A long walk spoiled: the 850-mile golf course

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With a distinct lack of greenery, and an average of 50 miles between holes, the Nullarbor Links may not appeal to every golfer. But those fed up of swinging their clubs in suburbia may relish the challenge of the world's longest course, which will open later this year in the Australian Outback.

The par-72 course straddles the inhospitable, sparsely populated Nullarbor Plain, stretching 850 miles from the gold-mining centre of Kalgoorlie in Western Australia to the fishing town of Ceduna on the South Australian coast.

Most visitors traverse the Nullarbor – named for its lack of trees – at speed, but locals hope the new golf course may persuade them to linger.

Eighteen holes will be sited at small towns and roadhouses along the Eyre Highway, which snakes across the dramatic desert plain. Each hole will have a synthetic green and tee, along with a rugged, natural terrain fairway.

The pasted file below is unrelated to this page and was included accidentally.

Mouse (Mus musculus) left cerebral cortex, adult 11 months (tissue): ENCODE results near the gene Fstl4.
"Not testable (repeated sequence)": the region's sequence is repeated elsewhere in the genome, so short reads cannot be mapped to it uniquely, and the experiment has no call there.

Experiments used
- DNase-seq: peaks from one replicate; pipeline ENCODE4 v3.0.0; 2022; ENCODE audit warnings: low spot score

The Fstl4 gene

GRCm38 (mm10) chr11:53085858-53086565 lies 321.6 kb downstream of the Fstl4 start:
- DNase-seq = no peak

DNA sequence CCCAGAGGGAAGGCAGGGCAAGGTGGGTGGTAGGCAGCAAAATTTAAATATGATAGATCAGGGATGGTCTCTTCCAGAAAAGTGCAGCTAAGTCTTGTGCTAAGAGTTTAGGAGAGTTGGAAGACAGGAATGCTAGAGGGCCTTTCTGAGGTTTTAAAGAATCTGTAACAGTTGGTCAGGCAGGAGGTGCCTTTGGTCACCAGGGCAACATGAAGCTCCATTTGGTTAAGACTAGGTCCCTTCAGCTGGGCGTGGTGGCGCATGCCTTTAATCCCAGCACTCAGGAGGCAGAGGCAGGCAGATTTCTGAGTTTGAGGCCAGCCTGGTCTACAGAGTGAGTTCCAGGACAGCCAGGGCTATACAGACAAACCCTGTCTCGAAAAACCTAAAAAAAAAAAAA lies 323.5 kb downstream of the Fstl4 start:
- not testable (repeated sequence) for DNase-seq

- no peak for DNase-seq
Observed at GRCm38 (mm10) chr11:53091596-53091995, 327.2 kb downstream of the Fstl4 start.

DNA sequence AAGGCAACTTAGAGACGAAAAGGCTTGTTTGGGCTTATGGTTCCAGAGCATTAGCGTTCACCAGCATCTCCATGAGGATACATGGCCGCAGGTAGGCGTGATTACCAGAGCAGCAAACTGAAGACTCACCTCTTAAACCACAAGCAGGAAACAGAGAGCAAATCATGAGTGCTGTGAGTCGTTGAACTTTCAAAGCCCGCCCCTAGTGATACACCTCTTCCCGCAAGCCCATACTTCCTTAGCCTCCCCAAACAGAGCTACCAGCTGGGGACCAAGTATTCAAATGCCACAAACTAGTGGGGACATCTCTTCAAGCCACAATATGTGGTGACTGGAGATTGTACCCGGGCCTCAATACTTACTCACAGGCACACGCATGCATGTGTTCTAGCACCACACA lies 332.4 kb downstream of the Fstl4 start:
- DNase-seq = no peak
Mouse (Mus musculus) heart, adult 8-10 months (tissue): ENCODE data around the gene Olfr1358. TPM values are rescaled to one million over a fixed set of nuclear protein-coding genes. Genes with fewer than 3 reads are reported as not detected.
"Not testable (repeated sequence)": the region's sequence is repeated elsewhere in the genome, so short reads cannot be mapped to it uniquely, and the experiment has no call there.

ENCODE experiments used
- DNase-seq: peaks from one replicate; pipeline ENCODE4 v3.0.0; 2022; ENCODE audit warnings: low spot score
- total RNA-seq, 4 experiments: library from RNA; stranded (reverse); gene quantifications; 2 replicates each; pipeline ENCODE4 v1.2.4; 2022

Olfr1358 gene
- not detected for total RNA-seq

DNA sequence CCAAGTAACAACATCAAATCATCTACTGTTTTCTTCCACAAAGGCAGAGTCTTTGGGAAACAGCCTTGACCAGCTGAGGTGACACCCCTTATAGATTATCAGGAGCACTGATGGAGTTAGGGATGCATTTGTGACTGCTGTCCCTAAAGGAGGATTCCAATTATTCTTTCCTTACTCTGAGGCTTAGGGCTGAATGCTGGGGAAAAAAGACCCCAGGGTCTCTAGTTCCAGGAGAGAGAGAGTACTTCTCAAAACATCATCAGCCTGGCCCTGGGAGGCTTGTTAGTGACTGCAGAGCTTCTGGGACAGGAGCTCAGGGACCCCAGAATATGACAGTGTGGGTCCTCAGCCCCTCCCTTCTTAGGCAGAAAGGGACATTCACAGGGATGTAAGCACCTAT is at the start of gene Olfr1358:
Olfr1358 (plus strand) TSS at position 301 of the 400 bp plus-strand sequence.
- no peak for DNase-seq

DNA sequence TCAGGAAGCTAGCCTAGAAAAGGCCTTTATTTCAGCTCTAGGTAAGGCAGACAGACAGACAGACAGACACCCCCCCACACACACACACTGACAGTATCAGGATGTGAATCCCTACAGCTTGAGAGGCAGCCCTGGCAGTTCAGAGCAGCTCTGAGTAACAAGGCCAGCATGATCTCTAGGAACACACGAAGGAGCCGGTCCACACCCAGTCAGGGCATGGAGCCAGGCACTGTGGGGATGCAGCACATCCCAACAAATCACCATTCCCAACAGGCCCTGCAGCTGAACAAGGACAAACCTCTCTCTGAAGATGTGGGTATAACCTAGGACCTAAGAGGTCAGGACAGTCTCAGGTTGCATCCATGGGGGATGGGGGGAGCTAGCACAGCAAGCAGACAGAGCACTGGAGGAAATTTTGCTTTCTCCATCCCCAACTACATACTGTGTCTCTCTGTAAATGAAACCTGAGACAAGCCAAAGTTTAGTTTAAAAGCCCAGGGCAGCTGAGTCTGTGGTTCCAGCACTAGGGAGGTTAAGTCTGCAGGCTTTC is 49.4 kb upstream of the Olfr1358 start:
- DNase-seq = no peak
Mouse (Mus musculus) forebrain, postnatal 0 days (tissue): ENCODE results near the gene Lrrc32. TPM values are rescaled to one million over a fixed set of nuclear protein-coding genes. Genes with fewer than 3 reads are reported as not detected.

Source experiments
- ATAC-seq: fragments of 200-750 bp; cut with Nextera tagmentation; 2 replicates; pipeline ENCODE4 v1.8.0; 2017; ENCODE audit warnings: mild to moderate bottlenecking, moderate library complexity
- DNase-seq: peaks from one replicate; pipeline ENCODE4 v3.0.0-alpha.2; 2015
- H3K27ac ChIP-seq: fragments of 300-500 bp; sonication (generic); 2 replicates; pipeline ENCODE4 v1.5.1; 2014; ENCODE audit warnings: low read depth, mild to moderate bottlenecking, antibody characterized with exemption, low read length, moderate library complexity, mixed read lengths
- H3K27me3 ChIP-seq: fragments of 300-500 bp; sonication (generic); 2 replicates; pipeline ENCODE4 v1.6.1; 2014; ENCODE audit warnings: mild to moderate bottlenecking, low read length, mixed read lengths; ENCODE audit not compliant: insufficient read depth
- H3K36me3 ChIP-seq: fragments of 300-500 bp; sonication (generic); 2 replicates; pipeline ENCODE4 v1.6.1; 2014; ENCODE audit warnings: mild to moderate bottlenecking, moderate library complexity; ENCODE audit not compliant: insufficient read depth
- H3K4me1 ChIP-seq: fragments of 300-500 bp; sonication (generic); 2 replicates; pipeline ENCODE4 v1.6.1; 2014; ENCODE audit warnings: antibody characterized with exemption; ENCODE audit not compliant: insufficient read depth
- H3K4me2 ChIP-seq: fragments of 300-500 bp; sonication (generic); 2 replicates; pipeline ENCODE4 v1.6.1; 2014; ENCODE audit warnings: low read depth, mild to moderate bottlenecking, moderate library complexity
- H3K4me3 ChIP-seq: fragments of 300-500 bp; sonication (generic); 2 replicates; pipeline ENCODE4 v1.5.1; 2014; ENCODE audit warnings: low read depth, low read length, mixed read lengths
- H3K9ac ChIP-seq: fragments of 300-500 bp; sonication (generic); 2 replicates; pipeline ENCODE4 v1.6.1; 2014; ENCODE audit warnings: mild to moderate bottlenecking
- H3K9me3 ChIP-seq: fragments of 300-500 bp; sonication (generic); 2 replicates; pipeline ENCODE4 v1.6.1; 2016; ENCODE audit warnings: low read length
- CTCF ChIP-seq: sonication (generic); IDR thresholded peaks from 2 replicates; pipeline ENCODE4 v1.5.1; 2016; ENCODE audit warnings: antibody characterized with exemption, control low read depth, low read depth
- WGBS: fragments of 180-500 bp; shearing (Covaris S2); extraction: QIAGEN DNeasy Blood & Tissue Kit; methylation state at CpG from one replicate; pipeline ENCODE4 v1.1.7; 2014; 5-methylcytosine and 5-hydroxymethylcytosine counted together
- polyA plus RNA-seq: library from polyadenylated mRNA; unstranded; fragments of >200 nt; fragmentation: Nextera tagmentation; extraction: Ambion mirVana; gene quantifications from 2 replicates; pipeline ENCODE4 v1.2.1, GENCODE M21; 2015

Construction will be completed next month, and an inaugural tournament is scheduled for October. The project manager, Alf Caputo, said yesterday that golfers from England, China and Japan had already shown interest. Mr Caputo said the course was unique.

"There's some absolutely amazing scenery out there. One of the holes is right smack bang in the middle of a sheep station. This is the real Australia," he said.

A round of golf is expected to take a minimum of four days, with scorecards stamped after each hole has been played. Some established courses have loaned a hole, but most have been purpose-built.

The project was dreamed up by Bob Bongiorno, who used to manage a roadhouse on the Eyre Highway. He said that while trying to think of ways to persuade travellers to take their time, he had met a couple who were stopping for games of golf along the way. "I thought, why not build a giant golf course and try to slow everyone down?" he told a Sydney newspaper.

As for the 19th hole – well, there will be 18 of them, with an opportunity for a drink at every stop.